'Aman Iman:Water Is Life' surpasses Tinariwen's wonderful 2003 CD 'Amassakoul'(see my review). It was recorded at Bogolan studios in Bamako, Mali and produced by Justin Adams, currently the guitarist in Robert Plant's 'Strange Sensation' band. 'Aman Iman' has a tougher, more exciting sound than their previous two albums and is enhanced by the contribution of charismatic Saharan poet Mohammed Ag Itlale aka 'Japonais' on some tracks.
This Tuareg guitar band, who came together in 1982 in Libyan refugee camps, play mesmerising and uncompromising 'desert blues' born out of struggle for independence from the Malian government.
These 12 stirring,mysterious & timeless songs, mostly sung in Tamashek, deserve to reach the widest possible audience and 'Aman Iman' should be a strong contender for album of 2007.
A gurgle, a sigh, a breath and the aching scorched-earthed voice of Tinariwen's assigned leader, Ibrahim,"Abaraybone," breaks into voice. Following him come a seething, organic mass, chants and calls, spurred on by guitars that split flame, this is the music, these are the roots from which we came. This is the desert.
Tinariwen are the blues, they are the soul, they are Zeppelin before Zeppelin. We love this relentless, pulsating record because it reminds us what we once were as a species: a society, fraught rebel musicians.
Take this record as one whole but if I was pushed I'd say my favourite tracks are,"Matadjem Yinmixan,"so bouncy and spirited you just never want it to end and the incredibly earthy-sounding,"Ahimana." As is so often the case with world music releases these days the liner notes are absolutely impeccable, offering a transcript and an explanation of the songs in English. Producer Justin Adams also gives a candid account of how he literally stumbled upon the band in December 2000: the rest is history. It is perhaps worth noting when you listen to this that Tinariwen have been around for seventeen years, many of their recordings as yet unable on CD. I for one have only very recently jumped on the bandwagon. I won't be getting off.
This beats 10 types of you-know-what out of anything i've bought this year, including the Vieux Farka Toure CD, which has had a lot of playing. Once you've heard the infectious gritty guitar, surprisingly funky rhythms and captivating vocals you'll have to have this wherever you go. Don't even think about not buying it. Now, I'm off to buy their entire back catalogue...
on 16 February 2007
What can I say? If you like arabic voices, african rythmns, blues guitar and perfect melodies this is the album for you. Tinariwen's Aman Iman (Water Is Life) doesn't fit neatly into any category - apart from the obvious World Music - but will fit in well with any serious music collection. The band formed in 1982 in Moammar al-Qadhafi's camps of Tuareg rebels. They play in the Tishoumaren ("music of the unemployed") style, and sing mostly in the French and Tamashek languages. Their songs mostly concerning independence for their people from the government of Mali. They are said to be the first Tuareg band to use electric guitars. Excellent stuff.
on 17 June 2008
I'm no world music expert, but from time to time something comes along from outside the English speaking world that demands my attention. 'Aman Iman' is such an album. These Touareg musicians from the Western Sahara create a music whose 'otherness' is obvious, yet which is immediately accessible to western sensibilities. Their music evokes the solitude of the desert and the loneliness of exile, and yet is life affiriming and joyous. It's a thrumming, hypnotic, even foot-stomping sound, not obviously African, with arabic influences and hints of the blues, and deserves a wider audience.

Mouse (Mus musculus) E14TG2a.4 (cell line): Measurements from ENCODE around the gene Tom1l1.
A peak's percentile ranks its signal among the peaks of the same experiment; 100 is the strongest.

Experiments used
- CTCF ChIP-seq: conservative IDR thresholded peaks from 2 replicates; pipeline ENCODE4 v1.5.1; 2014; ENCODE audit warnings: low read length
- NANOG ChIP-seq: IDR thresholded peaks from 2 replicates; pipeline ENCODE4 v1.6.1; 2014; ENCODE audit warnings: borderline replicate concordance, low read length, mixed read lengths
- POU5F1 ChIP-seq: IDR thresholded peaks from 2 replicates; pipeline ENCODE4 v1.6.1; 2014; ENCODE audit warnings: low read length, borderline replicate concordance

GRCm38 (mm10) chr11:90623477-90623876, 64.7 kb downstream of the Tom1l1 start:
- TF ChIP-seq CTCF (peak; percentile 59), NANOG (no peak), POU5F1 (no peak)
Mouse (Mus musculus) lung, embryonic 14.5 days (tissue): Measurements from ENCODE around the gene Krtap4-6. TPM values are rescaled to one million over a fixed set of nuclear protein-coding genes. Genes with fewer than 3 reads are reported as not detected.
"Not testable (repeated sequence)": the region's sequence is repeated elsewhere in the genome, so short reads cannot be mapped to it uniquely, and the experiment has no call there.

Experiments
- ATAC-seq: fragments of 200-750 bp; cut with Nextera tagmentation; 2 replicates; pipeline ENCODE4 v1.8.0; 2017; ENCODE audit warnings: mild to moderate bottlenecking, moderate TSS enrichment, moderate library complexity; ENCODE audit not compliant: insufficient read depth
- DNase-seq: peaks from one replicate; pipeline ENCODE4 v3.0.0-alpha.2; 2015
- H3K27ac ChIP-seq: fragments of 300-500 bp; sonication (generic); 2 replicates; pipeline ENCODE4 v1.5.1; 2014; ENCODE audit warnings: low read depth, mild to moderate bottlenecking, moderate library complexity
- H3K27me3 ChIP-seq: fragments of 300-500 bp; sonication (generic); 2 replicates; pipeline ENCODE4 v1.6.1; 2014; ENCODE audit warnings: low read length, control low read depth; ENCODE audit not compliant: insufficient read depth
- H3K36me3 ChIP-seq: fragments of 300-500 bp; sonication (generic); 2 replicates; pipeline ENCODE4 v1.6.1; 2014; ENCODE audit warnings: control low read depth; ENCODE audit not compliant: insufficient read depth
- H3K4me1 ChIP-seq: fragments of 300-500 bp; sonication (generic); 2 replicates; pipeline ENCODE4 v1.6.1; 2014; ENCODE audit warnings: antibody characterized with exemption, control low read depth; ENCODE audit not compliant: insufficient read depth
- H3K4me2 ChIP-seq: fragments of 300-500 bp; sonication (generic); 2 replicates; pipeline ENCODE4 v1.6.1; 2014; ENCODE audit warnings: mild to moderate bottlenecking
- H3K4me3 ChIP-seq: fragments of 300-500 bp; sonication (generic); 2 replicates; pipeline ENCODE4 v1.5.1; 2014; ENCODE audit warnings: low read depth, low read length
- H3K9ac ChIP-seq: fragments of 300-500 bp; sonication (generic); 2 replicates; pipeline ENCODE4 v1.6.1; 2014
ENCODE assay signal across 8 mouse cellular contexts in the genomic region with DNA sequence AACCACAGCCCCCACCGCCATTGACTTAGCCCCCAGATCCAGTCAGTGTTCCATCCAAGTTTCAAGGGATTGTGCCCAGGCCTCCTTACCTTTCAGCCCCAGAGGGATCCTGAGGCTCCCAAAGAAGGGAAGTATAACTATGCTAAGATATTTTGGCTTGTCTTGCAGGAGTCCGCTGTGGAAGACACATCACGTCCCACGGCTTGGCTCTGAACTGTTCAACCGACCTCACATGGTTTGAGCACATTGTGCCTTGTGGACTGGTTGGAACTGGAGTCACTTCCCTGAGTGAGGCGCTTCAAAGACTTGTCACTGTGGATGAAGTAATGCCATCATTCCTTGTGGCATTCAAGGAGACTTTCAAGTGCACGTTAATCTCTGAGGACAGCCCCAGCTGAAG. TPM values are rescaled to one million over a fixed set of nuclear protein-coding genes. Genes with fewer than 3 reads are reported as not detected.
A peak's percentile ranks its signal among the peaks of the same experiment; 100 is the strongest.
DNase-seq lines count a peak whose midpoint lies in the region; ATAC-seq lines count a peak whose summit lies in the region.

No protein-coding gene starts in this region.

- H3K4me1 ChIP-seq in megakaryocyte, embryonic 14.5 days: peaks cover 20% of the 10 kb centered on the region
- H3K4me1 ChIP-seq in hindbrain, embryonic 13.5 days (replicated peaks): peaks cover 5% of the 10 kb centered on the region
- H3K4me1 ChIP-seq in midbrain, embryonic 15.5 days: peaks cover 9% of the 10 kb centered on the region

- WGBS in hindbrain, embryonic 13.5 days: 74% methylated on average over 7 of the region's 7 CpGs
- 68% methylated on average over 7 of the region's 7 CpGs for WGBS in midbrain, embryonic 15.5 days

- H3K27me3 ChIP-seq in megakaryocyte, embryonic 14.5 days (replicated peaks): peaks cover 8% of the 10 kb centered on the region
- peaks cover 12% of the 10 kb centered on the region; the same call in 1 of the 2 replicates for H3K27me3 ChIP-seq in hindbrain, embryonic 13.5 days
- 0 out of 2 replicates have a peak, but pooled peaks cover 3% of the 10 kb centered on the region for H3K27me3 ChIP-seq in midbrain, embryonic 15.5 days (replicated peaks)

on 24 January 2008
Decidedly funky, a Jimmy Hendrix like lead guitar - you wouldn't believe Tinariwen comes straight out of the Sahara desert. This is an amazing record, sounding perfectly modern at times, only to remind you immediately of its roots.
What Yothu Yindi did for Australian aboriginal music, Tinariwen does for the Tuareg, fully embracing western instruments and using these to explore new angles on their traditional songs. Amazing, I repeat, amazing.
on 21 September 2007
Never heard anything as good as this before. So new, so original, yet so traditional. I'm a World music lover, but this is brilliant.
I've been happy with spending my nights drooling over Ravi Shankar, Ram Narayan, & Up Bustle and Out, never in my deepest dreams would I ever have thought they could be over-shadowed in such a big way!!
If you've got the money to buy this... get it.
If you haven't, sell your right foot and buy this. It's a once in a lifetime CD.
Oh My God... How good is this!?!?!!
on 17 May 2008
If, like me, you're starting out in the great savannas of world music and have seen this album flashed around on music sites, then can i say this is great stuff and much more entertaining than several cd's that are offered at the moment (Apart from orchestra boabab, possibly) Enjoy.
on 16 February 2007
Having listen to the odd song from there past catalogue, I found there music so fresh, with it's blues overtones and north african sounds. They are a band worth seeing live and after getting their new CD...WOW!...this is music
that feels like a Breath of Fresh Air....BUY IT!
on 21 April 2014
Brilliant album and absolutely compulsive listening.
If you like Tamikrest you'll love this. More 'desert blues', in this case with a more rhythmic quality.